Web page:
Applications and Extensions of Organization Theory: The Context of Accountable Care Organizations
- Author(s): Comfort, Leeann Nicole
- Advisor(s): Shortell, Stephen M
- et al.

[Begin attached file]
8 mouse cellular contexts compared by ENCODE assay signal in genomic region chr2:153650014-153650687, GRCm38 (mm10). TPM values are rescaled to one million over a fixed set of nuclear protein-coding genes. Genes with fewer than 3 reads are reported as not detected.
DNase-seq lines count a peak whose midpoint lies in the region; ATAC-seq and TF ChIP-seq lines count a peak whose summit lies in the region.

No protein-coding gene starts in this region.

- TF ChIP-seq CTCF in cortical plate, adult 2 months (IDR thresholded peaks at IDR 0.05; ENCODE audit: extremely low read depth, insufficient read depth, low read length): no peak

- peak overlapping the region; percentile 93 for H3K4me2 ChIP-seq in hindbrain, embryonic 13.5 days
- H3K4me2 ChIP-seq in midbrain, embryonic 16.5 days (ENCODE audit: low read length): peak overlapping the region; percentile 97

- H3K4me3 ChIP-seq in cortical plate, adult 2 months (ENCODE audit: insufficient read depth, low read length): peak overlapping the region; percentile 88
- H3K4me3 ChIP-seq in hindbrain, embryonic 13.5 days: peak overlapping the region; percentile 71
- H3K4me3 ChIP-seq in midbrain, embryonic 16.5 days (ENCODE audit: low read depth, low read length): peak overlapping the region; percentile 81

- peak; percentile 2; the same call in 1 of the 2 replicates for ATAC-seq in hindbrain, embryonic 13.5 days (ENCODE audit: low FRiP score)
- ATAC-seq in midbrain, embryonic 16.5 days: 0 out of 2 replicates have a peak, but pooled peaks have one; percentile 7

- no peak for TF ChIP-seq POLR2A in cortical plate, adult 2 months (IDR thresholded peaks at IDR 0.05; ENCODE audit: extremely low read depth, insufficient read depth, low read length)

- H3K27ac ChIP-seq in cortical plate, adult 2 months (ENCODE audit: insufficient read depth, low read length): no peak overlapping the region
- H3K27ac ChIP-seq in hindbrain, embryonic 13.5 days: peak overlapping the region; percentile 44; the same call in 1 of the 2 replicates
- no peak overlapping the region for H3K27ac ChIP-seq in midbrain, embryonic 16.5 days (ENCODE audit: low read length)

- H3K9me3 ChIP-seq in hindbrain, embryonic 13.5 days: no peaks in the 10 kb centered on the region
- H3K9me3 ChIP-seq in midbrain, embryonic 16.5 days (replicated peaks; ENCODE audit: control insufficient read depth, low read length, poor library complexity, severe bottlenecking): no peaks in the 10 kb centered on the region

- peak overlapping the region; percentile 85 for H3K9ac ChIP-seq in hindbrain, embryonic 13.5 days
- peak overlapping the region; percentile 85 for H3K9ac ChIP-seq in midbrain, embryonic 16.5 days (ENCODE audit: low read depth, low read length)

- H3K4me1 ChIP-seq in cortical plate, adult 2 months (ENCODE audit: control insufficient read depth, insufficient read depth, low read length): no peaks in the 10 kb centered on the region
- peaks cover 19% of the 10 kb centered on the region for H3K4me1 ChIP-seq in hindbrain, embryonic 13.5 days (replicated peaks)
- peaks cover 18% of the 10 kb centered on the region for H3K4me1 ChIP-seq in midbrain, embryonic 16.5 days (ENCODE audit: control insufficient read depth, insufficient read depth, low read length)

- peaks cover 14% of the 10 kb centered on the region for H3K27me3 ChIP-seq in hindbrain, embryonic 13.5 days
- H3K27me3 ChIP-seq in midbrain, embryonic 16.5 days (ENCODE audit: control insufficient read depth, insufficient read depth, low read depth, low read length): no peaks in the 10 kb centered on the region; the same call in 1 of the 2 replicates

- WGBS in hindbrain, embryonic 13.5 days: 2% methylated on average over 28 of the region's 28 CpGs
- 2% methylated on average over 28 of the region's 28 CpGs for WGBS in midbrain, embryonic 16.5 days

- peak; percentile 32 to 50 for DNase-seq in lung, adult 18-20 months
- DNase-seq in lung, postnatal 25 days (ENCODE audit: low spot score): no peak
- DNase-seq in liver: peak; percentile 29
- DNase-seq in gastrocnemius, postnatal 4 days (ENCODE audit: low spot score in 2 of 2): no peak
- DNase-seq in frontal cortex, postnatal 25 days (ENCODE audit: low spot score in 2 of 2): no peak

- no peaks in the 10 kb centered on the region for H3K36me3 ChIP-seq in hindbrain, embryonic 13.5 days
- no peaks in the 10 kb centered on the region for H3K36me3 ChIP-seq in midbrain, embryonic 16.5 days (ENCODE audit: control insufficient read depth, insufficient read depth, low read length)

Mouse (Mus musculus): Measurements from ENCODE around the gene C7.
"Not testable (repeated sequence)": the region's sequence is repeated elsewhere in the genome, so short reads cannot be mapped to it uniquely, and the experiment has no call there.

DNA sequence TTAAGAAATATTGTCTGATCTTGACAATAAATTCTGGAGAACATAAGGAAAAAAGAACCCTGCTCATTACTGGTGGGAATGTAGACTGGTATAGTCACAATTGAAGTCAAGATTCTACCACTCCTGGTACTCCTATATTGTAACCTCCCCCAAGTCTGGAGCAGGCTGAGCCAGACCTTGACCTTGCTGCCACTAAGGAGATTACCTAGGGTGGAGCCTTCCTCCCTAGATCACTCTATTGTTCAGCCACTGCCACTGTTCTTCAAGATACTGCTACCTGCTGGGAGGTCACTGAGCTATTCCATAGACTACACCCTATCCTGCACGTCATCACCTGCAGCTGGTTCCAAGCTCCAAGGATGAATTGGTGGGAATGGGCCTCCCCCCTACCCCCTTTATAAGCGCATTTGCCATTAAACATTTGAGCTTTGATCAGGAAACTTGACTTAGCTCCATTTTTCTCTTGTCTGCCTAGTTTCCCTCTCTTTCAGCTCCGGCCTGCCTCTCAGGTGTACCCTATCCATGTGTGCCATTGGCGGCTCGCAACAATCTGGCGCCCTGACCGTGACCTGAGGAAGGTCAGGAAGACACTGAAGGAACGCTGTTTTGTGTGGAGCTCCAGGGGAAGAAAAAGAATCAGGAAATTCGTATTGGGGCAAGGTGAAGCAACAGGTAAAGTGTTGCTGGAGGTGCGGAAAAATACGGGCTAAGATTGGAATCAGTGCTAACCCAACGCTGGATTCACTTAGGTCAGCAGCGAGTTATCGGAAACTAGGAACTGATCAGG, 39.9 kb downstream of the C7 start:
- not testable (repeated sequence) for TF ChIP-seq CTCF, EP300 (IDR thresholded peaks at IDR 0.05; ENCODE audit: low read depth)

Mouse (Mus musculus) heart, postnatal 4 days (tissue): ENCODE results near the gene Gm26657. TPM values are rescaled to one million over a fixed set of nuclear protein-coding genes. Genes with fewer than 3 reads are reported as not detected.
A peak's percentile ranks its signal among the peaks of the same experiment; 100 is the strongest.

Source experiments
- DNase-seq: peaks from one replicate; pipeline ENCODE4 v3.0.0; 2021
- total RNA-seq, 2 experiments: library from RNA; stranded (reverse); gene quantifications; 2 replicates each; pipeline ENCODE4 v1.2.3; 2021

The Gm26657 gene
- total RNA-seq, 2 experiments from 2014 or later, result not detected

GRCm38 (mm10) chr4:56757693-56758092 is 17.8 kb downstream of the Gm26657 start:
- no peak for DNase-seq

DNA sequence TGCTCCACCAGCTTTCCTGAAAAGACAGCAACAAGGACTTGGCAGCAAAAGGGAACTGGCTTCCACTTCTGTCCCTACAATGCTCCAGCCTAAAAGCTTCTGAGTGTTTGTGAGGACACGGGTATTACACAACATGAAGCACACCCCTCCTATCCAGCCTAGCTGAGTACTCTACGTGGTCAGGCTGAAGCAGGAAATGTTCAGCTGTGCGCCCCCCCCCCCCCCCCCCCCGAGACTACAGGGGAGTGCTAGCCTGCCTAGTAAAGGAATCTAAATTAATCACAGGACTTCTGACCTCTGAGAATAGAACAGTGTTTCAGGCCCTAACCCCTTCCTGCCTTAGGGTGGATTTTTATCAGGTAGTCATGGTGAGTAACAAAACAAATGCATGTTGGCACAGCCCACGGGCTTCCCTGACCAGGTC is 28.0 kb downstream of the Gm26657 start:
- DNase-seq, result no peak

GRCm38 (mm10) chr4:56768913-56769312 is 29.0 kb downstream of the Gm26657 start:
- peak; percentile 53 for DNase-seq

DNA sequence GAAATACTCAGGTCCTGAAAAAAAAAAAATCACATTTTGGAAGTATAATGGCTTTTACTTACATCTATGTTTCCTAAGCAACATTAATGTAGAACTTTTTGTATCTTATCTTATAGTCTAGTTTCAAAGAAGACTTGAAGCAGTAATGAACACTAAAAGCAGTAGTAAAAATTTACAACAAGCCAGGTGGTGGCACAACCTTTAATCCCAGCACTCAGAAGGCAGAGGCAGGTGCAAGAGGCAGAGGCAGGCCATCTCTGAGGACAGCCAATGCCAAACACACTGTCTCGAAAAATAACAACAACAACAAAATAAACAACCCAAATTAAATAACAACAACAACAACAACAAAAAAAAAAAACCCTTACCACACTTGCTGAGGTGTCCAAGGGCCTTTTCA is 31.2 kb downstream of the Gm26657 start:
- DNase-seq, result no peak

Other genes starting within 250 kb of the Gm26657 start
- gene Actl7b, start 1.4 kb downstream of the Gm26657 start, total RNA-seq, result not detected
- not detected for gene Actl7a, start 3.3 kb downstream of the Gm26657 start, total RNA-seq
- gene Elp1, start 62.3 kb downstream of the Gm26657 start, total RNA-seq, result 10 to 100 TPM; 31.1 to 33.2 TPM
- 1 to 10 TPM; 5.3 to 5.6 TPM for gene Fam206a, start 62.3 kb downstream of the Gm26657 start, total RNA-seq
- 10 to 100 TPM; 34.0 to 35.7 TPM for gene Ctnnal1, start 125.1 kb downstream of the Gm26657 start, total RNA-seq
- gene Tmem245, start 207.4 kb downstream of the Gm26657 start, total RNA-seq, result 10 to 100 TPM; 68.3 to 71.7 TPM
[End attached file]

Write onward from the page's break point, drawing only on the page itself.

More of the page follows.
Improving quality has a been a major focus of the United States healthcare system, which has led to an increase in financing schemes and care models designed to this end. Accountable care organizations (ACOs) are the among the largest of these efforts, providing incentives for providers to join together in assuming responsibility for a set of shared patients. Understanding how providers and the ACOs in which they participate achieve their quality outcomes is difficult given the complexity of the systems in which they operate. This dissertation investigates healthcare quality through several perspectives. The first paper uses a taxonomy of ACOs to explore whether the structural characteristics and prior experiences of these organizations are associated with their performance on publicly available quality and financial measures. In the second paper, practice-level characteristics including self-reported culture and ACO participation are used to explore what factors are associated with practices’ use of decision aids in the context of shared decision-making. The final paper combines the practice and ACO-level variables into a single model to compare the relative contribution of each organizational level to ACO quality.